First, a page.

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The best and worst case scenario for each Cleveland Cavalier this season

What are the best and worst case scenarios for each Cleveland Cavalier?

David Richard-USA TODAY Sports

There are championship expectations for the 2014-15 Cleveland Cavaliers. Those expectations, of course, happen when you add LeBron James and Kevin Love in the same offseason. And when you add some of the best veteran role players around (Mike Miller and Shawn Marion) those expectations become more realistic.

Of course, a title isn't guaranteed. The Cavaliers are surely among the favorites to win the title and a lot of people think that the Cavs are the favorite. But with a rookie head coach, a thin frontcourt and some questions regarding young players, it's not a guarantee a title is in the cards for this team.

What ultimately happens will be up to the roster that GM David Griffin has put together. Each player doesn't need to meet the highest expectations set for them, but it will help. As result, Fear The Sword's Trevor Magnotti and Chris Manning will give the best and worst case scenario for each Cavalier for the upcoming season. Manning's responses are marked by the initials CM and Magnotti's by TM.

Matthew Dellavedova

Best Case: The best case scenario for Dellavedova involves Ray Allen either retiring or signing with another team. In that case, Delly has a semi-defined role on the team as a pesky defender and guy who can kind of shoot threes. If Dellavedova is going to stick around and see minutes on this new-look Cavaliers team, he's going to have to shoot make 3-pointers at a high clip, ideally a little higher than the 36.8 percent he shot last year. Dellavedova will also be best served to spend very little time as the primary ball handler, meaning he better hope he plays a lot with Kyrie Irving, LeBron James and Dion Waiters. Basically, for Dellavedova to maximize his season, he needs to play as much two-guard as possible, defend and maximize the open looks from deep he'll get in the flow of the offense. - CM

Worse Case: I know this is unfathomable and Delly fans will kill me for this, but the potential that last year was an anomaly is definitely there, and in the worst case scenario, Delly gives us a year of his performance last February, when he shot 14.7 percent from three and posted a true shooting percentage of 41.9. The Cavs are likely going to rely on Delly as a defensive stopper and corner three shooter, and if he can't get the threes to fall, it really limits what the Cavs can do with him offensively. Defensively I think he'll be fine in a more functional overall team defense, but I have some big reservations about his offensive consistency, especially with the ball in his hands as a primary ball-handler. If he has a rough year shooting the ball, Delly basically becomes Australian Alonzo Gee, and him getting sent down to Canton or simply waived aren't out of the question if he struggles. -TM

Mike Miller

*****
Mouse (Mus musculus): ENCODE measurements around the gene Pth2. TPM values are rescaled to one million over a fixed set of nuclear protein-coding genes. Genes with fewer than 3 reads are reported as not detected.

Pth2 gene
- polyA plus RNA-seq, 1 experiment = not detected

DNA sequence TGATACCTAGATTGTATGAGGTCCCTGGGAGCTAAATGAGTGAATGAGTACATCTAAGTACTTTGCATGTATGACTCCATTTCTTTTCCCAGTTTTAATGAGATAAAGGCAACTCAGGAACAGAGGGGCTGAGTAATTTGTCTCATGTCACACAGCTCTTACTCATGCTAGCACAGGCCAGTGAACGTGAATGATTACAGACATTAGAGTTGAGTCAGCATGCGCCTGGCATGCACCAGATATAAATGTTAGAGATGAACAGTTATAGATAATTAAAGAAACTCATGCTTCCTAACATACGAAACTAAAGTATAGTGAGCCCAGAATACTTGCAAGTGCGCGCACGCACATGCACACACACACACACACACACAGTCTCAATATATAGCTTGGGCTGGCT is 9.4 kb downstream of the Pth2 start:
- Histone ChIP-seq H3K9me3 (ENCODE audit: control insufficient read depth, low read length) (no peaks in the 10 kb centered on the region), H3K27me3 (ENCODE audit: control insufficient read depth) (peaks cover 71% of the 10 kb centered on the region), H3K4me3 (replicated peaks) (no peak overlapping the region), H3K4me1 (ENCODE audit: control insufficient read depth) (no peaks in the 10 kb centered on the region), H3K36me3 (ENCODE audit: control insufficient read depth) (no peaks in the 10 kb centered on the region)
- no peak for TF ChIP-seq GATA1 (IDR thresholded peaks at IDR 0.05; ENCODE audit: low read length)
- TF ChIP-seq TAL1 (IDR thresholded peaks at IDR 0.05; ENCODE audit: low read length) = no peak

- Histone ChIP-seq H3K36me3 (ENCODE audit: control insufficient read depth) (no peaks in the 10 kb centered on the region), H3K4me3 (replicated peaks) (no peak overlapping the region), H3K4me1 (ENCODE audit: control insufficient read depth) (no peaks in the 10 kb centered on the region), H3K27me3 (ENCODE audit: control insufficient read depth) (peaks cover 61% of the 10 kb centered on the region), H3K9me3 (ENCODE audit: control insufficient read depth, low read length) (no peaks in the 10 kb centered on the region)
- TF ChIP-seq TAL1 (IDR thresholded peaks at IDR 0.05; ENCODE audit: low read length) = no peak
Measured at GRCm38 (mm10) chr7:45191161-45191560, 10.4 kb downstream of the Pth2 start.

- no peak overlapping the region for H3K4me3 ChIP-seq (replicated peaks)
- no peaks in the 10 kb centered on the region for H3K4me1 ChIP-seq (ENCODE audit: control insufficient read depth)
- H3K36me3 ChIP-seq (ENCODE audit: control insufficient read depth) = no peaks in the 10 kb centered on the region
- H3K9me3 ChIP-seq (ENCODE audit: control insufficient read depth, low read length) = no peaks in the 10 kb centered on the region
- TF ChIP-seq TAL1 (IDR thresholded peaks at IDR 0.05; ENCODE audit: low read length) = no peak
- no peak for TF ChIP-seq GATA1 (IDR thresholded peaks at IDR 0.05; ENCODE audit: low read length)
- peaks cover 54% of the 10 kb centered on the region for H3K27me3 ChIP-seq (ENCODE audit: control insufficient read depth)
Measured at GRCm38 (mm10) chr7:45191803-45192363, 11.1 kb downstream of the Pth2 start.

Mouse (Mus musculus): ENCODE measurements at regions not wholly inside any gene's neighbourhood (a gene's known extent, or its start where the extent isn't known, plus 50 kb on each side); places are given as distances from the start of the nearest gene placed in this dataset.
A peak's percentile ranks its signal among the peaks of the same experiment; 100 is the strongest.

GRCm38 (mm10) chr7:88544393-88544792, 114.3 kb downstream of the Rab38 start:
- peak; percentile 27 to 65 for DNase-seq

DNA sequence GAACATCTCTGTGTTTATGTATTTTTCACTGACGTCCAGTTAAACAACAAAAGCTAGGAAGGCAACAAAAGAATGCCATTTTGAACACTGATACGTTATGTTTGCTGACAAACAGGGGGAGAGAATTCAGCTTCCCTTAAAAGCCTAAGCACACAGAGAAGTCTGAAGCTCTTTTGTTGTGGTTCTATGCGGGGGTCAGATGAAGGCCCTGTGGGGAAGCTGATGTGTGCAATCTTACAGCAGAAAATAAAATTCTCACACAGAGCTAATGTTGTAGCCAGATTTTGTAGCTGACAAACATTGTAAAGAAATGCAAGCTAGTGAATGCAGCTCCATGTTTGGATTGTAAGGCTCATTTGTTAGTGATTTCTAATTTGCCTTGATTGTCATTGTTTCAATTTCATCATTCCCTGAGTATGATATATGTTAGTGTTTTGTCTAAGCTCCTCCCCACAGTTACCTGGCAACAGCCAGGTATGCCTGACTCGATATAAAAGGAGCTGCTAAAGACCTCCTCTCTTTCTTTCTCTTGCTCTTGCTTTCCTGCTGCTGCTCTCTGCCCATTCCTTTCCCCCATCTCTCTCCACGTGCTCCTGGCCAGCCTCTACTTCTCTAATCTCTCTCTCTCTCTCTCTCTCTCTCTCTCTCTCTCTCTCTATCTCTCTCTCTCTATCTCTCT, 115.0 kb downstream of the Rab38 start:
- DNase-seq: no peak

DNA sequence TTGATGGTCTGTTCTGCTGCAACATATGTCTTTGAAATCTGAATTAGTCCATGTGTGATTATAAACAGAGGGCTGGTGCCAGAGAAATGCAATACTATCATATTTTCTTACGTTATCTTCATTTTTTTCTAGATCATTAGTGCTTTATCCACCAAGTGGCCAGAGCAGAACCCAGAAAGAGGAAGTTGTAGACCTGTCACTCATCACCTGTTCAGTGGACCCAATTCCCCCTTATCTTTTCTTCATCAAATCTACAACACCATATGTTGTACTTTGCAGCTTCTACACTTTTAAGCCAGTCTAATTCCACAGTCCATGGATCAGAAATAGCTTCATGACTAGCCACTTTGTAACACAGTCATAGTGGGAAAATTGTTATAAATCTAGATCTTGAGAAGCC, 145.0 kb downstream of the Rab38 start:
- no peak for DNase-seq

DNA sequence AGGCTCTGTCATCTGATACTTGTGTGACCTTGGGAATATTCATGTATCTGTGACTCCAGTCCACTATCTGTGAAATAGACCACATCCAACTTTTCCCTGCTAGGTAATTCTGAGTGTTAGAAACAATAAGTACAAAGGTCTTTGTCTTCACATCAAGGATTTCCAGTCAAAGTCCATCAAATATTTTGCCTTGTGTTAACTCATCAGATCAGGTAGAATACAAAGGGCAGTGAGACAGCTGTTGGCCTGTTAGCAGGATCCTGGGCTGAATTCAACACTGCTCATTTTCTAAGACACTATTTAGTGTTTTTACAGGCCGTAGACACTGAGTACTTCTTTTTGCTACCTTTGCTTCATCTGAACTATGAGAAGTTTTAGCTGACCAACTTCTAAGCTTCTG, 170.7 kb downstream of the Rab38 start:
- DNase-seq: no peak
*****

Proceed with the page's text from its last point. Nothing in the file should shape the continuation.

Best Case: The obvious best case scenario for Miller is that he does everything he did in the 2012 Conference Finals and Finals for the Heat. Miller stays healthy, hits a million wing threes, and isn't a total liability on defense. Miller's effective field goal percentage was above 60 percent last season, and that was with Memphis, who didn't have a ton of offensive spacing. On Cleveland, I'm absolutely giddy to see how high that number can climb. He also has had a pretty high defensive rebounding rate throughout his career, but that dropped off a cliff in Memphis last season. If he's grabbing somewhere in the ballpark of 18 percent of available rebounds again, and you pair that with Love, Tristan, and Andy? Suddenly, his defensive shortcomings are slightly covered up, because a lineup of Kyrie/Miller/LeBron/Love/Varejao is un-box-outable. So, an eFG% over 60, 70-75 games, and a DRB% over 18 are pretty optimal and realistic goals. -TM

Worse Case: We know that Miller is going to shoot well. That's what he's done over the course of his whole career and that's what he was brought in to do. But what makes him such a valuable role player is what Trevor alluded to above: His ability as a rebounder and as a semi-decent wing defender. In the worst case scenario, Miller becomes nearly useless on defense and does little else but make 3-pointers. At that point, it becomes hard to play Miller for extended minutes, and as a result, he forces David Blatt to become way more creative than he needed to with his rotation. This scenario also makes the Cavs much more reliant on Waiters and Dellavedova as spot-up shooters, as both could be better on-ball defenders than Miller this season. - CM

Shawn Marion

Best Case: Defensively, Marion basically becomes a more athletic and talented version of Shane Battier, guarding power forwards from David West to Dirk Nowitzki, and allowing LeBron to save himself from banging down low and to guard the best perimeter scorer. He also helps on the glass, like Miller, and fill in gaps to improve the Cavs' team defense. Offensively, Marion hits corner 3-pointers consistently, makes the extra pass, and helps facilitate ball movement within the offense, averaging somewhere in the ballpark of nine points, six rebounds, and two assists per game with a 36 percent mark from deep. -TM